Not surprisingly, recent discoveries have linked microbiome activity with a variety of diseases including Autism Spectrum Disorder, Alzheimer’s disease, blood cancers, inflammatory bowel disease, and depression. One study found, after analyzing at least a thousand participants, that people with depression had smaller numbers of two specific types of gut bacteria. This research is relatively new and scientists have yet to produce more studies detailing the cause and effect of the gut-brain axis on mental health, but the early findings show that what you eat does impact your mental well-being and vice versa. The good news is that it goes both ways, so not only can you limit eating foods that negatively impact your mental health, but you can also increase foods that positively impact it. Foods that help your microbiome include probiotics like kombucha, kefir, yogurt, sauerkraut, and kimchi. Some other non-probiotic foods that promote a healthy microbiome include bananas, asparagus, flaxseeds, onions, garlic, leeks, apples, cocoa, and oats.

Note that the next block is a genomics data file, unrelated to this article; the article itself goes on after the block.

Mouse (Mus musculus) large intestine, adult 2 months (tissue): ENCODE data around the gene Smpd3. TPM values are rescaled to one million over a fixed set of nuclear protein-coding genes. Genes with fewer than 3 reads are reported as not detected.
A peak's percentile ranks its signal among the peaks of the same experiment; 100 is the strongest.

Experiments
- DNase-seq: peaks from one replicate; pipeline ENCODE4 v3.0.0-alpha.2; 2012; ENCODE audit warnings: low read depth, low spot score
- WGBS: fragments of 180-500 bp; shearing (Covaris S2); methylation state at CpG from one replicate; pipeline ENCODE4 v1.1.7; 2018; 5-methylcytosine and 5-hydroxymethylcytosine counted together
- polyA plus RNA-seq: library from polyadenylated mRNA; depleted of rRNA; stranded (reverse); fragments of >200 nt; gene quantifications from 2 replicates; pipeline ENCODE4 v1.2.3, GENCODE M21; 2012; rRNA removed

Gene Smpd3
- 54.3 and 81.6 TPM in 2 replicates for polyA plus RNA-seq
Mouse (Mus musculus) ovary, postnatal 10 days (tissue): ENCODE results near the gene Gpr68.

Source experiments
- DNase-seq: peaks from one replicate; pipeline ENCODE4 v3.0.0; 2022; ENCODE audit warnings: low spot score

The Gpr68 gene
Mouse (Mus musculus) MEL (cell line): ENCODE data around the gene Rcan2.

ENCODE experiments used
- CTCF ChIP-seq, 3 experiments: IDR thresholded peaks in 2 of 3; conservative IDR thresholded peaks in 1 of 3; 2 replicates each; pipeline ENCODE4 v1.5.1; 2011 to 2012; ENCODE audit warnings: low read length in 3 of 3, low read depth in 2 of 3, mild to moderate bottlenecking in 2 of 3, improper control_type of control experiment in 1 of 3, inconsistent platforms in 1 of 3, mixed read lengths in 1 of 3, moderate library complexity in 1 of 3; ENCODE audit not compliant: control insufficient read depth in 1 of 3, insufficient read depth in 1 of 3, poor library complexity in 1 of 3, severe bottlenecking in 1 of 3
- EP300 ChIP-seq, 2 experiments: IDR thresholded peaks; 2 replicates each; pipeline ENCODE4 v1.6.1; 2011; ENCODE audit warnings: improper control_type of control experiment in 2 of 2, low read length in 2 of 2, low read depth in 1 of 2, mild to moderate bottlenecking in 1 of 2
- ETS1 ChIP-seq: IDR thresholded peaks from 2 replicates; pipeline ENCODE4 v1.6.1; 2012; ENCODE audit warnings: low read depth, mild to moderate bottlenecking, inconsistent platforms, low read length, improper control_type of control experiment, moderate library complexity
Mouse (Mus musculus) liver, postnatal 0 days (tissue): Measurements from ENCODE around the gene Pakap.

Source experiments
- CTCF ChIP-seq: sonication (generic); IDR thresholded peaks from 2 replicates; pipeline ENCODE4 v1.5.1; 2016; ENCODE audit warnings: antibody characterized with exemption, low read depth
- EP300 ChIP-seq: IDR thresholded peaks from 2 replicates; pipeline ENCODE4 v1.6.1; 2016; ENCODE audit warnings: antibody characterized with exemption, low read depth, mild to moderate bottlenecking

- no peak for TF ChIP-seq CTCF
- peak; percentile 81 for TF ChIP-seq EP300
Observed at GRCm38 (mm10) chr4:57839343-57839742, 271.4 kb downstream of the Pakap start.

Our mental health is the product of a combination of factors including our community, our genes, our interpersonal relationships, our lifestyle, and our physical health. So although this gut-brain axis information is intriguing, it doesn’t mean you can eat ten pounds of sauerkraut and achieve psychological nirvana. However, it does mean that you can empower yourself to make good food choices that will compliment your efforts in feeling better overall and being your best self.

If you’d like to find out more about how your physiological makeup affects your mental health or would like to work on being a healthier you in general, give me a call or book online now. Here are a few links that can supplement this reading in the meantime:

Gut Check: Is a Microbiome Imbalance Undermining Your Mental Health?

Links between gut microbes and depression strengthened

The tantalizing links between gut microbes and the brain